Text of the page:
I'm not sure the gaming community needs the recognition of idiots like that guy. What needs to be addressed is the fact that when he writes "most people consider an unhealthy amusement for children," almost every single member of his readership with no preconceptions now views videogaming as such. This is basic psychology and a technique which is frankly unacceptable in a respectable magazine such as Time.
I think this article is written with a full knowledge that it's biased - he skirts stating facts when trying to justify ludicrous statements like "more respectable media" and tries to disguise thinly veiled opinion, his misinformed and biased view, as fact and popular opinion.
A few things I picked up on that weren't mentioned in the backlash, because their articles didnt present an appropriate circumstance:
Firstly (this is a bit weak) he doesnt actually specify who would mob Bungie if it had a sign outside. However, because any hyper-devoted fans of bungie wishing to make a pilgrimage to our "ghetto" would almost certainly find it, it implies that it would be mobbed by people with strong anti-gaming biases.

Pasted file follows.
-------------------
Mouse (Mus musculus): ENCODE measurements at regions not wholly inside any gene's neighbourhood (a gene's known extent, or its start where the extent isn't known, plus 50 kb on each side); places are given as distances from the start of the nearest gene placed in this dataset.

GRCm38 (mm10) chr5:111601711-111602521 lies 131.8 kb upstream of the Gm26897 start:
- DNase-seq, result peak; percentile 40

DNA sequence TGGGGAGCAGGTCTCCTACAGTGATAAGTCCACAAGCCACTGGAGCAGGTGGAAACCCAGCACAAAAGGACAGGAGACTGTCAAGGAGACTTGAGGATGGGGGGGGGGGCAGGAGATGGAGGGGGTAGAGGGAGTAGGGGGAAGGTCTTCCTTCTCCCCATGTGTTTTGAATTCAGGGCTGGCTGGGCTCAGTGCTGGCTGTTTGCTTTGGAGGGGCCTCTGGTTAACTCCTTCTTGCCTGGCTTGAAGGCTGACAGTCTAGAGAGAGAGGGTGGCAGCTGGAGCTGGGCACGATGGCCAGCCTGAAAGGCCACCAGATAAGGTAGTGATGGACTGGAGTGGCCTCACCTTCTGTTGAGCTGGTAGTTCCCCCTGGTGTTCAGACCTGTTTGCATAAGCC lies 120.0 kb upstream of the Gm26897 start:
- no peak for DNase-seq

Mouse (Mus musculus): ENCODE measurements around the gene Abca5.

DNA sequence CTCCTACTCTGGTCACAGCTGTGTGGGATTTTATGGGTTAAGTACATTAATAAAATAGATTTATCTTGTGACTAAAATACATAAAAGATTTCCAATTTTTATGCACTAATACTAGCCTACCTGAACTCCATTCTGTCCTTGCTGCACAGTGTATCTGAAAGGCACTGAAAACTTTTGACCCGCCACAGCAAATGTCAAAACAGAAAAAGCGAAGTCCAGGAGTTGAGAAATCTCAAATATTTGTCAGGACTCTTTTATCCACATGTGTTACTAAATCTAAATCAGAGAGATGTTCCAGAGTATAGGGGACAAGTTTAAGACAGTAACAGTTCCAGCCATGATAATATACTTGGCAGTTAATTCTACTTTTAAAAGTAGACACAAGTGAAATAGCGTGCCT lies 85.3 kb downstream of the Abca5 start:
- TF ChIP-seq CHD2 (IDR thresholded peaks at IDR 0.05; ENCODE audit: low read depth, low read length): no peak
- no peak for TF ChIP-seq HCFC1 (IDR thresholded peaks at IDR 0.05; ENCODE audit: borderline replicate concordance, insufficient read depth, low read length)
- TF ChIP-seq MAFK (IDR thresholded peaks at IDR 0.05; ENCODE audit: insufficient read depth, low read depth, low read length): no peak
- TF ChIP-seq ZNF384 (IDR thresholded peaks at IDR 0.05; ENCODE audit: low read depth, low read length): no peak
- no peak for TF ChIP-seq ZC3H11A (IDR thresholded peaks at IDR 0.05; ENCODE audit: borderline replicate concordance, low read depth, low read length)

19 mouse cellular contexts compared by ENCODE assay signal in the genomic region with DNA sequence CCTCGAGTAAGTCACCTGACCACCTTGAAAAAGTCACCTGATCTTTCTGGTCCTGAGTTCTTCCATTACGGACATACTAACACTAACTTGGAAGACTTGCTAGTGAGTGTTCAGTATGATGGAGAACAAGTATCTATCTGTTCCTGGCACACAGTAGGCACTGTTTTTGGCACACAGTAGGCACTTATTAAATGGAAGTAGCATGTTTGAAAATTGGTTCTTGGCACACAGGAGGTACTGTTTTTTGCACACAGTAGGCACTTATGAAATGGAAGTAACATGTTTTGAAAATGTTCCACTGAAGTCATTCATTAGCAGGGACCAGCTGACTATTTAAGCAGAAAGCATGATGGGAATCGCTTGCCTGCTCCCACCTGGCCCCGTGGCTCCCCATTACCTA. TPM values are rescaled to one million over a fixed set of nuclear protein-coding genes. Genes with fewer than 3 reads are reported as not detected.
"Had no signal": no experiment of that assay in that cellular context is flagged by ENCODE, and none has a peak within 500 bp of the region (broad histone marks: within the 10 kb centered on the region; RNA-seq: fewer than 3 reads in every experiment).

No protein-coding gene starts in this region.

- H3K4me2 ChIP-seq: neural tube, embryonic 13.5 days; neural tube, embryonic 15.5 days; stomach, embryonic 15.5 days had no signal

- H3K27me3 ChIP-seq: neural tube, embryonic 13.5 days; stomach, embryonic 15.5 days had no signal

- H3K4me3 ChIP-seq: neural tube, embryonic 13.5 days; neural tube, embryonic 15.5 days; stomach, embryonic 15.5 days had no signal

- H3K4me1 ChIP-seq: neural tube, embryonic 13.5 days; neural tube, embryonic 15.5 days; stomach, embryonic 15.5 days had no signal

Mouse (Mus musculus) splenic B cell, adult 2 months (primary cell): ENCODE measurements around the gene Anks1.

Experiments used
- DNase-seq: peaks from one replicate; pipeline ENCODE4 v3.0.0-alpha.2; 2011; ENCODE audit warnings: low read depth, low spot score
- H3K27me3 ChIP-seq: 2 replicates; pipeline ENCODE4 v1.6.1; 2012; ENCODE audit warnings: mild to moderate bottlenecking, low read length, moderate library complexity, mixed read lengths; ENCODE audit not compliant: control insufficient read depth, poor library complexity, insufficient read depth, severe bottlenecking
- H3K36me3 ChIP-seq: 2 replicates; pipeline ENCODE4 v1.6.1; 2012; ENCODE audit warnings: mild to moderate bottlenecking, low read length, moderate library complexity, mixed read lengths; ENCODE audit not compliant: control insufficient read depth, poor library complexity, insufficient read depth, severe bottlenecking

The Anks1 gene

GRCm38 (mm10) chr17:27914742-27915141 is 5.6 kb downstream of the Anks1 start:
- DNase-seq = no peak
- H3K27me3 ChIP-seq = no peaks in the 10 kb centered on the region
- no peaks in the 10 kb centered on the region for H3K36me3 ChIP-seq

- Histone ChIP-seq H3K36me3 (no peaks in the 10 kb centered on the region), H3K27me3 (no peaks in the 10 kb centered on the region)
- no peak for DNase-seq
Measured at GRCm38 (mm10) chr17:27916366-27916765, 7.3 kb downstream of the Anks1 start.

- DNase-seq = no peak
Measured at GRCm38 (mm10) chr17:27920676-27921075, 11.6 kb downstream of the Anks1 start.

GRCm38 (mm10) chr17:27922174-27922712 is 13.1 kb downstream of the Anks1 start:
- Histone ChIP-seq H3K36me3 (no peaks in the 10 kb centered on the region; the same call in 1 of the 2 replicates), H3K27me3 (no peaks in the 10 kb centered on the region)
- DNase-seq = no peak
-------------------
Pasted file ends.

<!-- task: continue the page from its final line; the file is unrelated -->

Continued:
Secondly, his emphasis on the commercial aspect of the franchise - as if Harry Potter or Star Wars isn't commercial at all, but merely exists intrinsically because it is not a game. Of course Microsoft are doing it for money - no one pretends otherwise, and if the first Halo was a megaflop, we wouldnt be seeing Halo 3. The happy by-product of Microsoft wanting a success for their investment is that us, the lucky excited gamer, gets a copy of what i fully expect to be the best videogame published yet.
And finally, the choice Bungie staff quotes. I surmise that if he were interviewing a maker of any other narrative or art medium, he would not choose to add the quotes "We actually are insane" and "he had to drink a Diet Coke just so he could kill his cravings enough to fall asleep" coming from what he carefully sets up to be a uber-mega-hardcore gamer ("They become fans of the games. And then they become rabid fans. And then they become employees of Bungie.") This clearly denotes an attempt to swing the bias of the audience - look at these gamers, they are mad and anally retentive - we wont mention that these things improve the gameplay experience or the tremendous pressure on bungie employees.
I was shocked to read this article from a publication as respectable as Time. This, I concluded, is not impartial journalism or indeed informed opinion, at its finest.